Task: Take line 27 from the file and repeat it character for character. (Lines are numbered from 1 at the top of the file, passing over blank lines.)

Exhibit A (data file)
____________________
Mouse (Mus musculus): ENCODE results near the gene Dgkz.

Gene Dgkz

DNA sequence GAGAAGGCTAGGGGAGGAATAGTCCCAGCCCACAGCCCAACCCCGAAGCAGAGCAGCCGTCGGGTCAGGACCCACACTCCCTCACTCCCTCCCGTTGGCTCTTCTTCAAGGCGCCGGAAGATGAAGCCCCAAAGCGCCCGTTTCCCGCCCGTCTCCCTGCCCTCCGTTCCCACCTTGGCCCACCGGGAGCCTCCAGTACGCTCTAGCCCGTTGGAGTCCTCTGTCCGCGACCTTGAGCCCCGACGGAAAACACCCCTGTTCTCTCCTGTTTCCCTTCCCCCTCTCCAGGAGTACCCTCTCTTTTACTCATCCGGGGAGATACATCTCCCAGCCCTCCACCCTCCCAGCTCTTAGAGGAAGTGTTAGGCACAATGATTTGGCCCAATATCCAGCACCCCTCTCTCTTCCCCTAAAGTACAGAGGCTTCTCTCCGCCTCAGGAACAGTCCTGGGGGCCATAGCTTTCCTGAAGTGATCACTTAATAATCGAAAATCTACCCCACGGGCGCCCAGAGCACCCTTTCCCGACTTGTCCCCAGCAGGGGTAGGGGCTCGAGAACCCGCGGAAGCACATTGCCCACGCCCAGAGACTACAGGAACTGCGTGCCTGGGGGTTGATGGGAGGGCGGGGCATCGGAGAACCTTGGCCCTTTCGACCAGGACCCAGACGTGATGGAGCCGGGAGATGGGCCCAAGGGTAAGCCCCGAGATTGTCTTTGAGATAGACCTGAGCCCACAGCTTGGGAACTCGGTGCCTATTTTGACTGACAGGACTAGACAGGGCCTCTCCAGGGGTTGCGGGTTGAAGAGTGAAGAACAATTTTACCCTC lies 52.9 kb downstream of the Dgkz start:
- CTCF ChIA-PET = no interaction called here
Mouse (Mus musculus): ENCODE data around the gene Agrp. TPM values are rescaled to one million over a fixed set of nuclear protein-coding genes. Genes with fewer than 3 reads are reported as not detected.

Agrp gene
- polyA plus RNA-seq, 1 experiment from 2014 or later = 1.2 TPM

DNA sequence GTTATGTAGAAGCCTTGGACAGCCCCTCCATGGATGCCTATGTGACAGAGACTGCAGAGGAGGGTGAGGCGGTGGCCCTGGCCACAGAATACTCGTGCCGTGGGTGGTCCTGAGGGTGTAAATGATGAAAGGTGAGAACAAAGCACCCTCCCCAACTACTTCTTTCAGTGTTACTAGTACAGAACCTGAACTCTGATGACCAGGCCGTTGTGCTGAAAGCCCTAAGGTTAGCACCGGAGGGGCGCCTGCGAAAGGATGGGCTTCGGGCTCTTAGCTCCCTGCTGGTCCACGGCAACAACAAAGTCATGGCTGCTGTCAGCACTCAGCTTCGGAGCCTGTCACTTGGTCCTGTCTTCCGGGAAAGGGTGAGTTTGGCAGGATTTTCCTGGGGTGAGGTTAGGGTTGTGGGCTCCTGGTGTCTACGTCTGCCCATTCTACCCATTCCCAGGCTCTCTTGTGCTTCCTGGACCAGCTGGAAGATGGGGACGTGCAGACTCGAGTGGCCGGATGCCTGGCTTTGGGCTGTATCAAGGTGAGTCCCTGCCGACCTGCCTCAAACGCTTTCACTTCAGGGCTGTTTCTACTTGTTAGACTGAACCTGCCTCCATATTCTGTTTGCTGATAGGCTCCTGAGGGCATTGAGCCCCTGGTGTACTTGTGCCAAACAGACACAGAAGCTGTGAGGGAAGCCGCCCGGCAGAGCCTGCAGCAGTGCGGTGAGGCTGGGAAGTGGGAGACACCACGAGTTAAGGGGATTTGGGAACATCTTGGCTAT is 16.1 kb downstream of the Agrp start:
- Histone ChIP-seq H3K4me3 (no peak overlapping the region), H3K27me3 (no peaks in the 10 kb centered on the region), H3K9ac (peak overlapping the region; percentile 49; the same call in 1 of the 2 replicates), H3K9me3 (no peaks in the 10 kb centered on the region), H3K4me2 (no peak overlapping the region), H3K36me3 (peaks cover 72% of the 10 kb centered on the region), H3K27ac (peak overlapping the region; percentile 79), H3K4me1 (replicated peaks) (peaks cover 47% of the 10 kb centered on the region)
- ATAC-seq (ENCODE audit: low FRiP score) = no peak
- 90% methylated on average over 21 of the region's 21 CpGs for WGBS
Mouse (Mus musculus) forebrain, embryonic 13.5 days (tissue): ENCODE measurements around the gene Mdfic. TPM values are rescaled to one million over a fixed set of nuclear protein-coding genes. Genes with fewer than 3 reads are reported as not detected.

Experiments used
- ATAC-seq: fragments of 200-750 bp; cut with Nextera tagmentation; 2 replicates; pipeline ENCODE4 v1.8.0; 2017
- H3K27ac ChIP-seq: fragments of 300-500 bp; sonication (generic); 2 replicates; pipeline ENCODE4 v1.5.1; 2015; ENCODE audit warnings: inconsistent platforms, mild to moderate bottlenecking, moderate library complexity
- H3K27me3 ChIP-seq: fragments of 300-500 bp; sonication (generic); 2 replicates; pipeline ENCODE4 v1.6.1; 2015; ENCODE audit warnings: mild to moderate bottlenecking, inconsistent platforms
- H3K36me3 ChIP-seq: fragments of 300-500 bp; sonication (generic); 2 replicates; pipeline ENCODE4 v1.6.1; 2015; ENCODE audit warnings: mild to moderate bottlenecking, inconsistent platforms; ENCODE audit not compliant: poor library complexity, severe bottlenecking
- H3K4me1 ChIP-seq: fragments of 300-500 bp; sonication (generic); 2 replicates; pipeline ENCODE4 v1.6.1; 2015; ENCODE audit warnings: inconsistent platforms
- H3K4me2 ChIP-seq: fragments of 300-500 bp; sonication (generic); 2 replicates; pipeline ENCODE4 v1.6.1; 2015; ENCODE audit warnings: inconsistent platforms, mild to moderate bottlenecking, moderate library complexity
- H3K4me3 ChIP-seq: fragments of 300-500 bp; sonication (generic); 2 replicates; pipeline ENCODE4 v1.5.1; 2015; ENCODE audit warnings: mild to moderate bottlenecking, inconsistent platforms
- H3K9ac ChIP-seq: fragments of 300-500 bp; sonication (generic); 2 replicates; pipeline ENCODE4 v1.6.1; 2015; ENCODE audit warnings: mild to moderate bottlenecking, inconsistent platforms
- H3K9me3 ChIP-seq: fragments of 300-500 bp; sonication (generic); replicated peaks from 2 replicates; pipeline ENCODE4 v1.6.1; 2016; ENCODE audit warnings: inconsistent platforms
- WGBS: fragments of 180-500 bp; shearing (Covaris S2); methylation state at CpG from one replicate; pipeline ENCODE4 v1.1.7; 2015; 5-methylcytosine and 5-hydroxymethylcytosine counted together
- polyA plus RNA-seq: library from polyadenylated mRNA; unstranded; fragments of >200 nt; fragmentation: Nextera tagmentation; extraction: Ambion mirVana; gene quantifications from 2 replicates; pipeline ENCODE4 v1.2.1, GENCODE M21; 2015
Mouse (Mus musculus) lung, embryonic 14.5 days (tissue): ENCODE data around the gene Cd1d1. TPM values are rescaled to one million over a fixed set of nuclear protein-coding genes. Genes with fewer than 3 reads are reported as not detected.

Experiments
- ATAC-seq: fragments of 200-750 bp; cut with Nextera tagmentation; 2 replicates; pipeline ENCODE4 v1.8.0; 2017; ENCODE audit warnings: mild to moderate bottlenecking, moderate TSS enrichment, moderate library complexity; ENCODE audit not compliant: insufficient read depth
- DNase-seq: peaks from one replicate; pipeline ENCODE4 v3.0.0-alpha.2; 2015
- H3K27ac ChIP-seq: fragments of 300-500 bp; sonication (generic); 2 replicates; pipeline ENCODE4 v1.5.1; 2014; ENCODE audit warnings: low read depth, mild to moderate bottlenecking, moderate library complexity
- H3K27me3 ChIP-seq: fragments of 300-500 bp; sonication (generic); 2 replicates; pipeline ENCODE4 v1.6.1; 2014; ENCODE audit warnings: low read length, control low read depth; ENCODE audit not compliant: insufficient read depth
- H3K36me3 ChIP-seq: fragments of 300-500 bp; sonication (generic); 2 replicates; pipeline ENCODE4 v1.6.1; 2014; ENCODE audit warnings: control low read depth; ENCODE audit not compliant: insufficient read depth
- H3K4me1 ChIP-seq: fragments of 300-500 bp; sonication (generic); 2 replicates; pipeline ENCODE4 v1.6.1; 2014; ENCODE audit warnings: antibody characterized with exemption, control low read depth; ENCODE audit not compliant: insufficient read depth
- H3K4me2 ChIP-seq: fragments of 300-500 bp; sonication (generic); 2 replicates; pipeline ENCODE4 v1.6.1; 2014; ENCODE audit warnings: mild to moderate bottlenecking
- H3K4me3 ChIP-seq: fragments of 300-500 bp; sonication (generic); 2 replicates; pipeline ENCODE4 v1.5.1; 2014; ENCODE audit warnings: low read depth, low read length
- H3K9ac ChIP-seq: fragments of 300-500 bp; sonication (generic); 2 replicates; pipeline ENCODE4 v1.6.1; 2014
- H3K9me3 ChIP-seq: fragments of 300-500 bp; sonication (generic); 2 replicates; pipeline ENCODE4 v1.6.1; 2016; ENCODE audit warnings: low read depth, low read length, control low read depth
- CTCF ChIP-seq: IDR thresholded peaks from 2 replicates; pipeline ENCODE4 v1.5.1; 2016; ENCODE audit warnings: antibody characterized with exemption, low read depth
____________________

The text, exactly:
- ATAC-seq: fragments of 200-750 bp; cut with Nextera tagmentation; 2 replicates; pipeline ENCODE4 v1.8.0; 2017; ENCODE audit warnings: mild to moderate bottlenecking, moderate TSS enrichment, moderate library complexity; ENCODE audit not compliant: insufficient read depth